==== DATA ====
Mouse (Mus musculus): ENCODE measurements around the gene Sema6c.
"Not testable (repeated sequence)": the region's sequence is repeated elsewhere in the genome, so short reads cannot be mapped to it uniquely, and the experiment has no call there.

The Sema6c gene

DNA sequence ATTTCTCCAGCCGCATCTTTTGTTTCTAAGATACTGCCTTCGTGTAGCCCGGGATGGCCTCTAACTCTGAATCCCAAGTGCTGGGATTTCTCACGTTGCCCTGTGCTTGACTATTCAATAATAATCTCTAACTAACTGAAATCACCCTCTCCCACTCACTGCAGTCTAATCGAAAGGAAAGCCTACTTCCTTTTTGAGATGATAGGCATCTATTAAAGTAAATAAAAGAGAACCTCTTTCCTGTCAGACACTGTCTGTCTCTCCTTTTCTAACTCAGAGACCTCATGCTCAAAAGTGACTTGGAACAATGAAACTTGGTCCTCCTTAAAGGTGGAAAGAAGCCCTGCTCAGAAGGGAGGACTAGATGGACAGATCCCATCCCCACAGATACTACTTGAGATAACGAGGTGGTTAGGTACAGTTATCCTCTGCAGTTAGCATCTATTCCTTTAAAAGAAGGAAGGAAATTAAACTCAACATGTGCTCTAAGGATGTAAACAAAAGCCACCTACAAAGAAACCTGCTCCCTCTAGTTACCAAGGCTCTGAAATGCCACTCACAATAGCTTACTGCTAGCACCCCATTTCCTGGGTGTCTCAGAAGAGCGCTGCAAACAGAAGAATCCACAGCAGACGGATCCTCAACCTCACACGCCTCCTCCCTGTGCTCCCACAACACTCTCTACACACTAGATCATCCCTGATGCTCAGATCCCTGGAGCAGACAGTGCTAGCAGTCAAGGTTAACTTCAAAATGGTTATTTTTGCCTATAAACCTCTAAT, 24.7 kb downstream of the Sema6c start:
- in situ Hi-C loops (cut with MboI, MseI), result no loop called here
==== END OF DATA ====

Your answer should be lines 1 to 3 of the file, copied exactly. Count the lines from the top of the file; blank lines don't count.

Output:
Mouse (Mus musculus): ENCODE measurements around the gene Sema6c.
"Not testable (repeated sequence)": the region's sequence is repeated elsewhere in the genome, so short reads cannot be mapped to it uniquely, and the experiment has no call there.

The Sema6c gene